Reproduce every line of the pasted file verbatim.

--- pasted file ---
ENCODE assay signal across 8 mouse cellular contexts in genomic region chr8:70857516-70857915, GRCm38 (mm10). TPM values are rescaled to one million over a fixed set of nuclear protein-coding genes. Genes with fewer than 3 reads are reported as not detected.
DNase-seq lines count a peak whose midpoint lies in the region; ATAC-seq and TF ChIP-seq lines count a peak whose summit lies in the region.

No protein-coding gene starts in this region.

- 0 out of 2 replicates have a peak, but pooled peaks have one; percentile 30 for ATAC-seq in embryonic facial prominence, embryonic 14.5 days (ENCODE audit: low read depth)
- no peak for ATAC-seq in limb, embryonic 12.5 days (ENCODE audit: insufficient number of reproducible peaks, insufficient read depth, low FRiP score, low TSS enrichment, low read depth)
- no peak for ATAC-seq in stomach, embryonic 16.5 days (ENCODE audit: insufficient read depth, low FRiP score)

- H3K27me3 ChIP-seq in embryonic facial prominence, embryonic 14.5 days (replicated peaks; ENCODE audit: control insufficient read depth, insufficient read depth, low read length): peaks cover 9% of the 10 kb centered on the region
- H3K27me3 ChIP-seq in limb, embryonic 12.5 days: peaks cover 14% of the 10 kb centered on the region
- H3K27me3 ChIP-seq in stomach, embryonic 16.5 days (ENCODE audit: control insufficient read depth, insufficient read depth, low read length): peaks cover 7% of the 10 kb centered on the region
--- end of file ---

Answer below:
ENCODE assay signal across 8 mouse cellular contexts in genomic region chr8:70857516-70857915, GRCm38 (mm10). TPM values are rescaled to one million over a fixed set of nuclear protein-coding genes. Genes with fewer than 3 reads are reported as not detected.
DNase-seq lines count a peak whose midpoint lies in the region; ATAC-seq and TF ChIP-seq lines count a peak whose summit lies in the region.

No protein-coding gene starts in this region.

- 0 out of 2 replicates have a peak, but pooled peaks have one; percentile 30 for ATAC-seq in embryonic facial prominence, embryonic 14.5 days (ENCODE audit: low read depth)
- no peak for ATAC-seq in limb, embryonic 12.5 days (ENCODE audit: insufficient number of reproducible peaks, insufficient read depth, low FRiP score, low TSS enrichment, low read depth)
- no peak for ATAC-seq in stomach, embryonic 16.5 days (ENCODE audit: insufficient read depth, low FRiP score)

- H3K27me3 ChIP-seq in embryonic facial prominence, embryonic 14.5 days (replicated peaks; ENCODE audit: control insufficient read depth, insufficient read depth, low read length): peaks cover 9% of the 10 kb centered on the region
- H3K27me3 ChIP-seq in limb, embryonic 12.5 days: peaks cover 14% of the 10 kb centered on the region
- H3K27me3 ChIP-seq in stomach, embryonic 16.5 days (ENCODE audit: control insufficient read depth, insufficient read depth, low read length): peaks cover 7% of the 10 kb centered on the region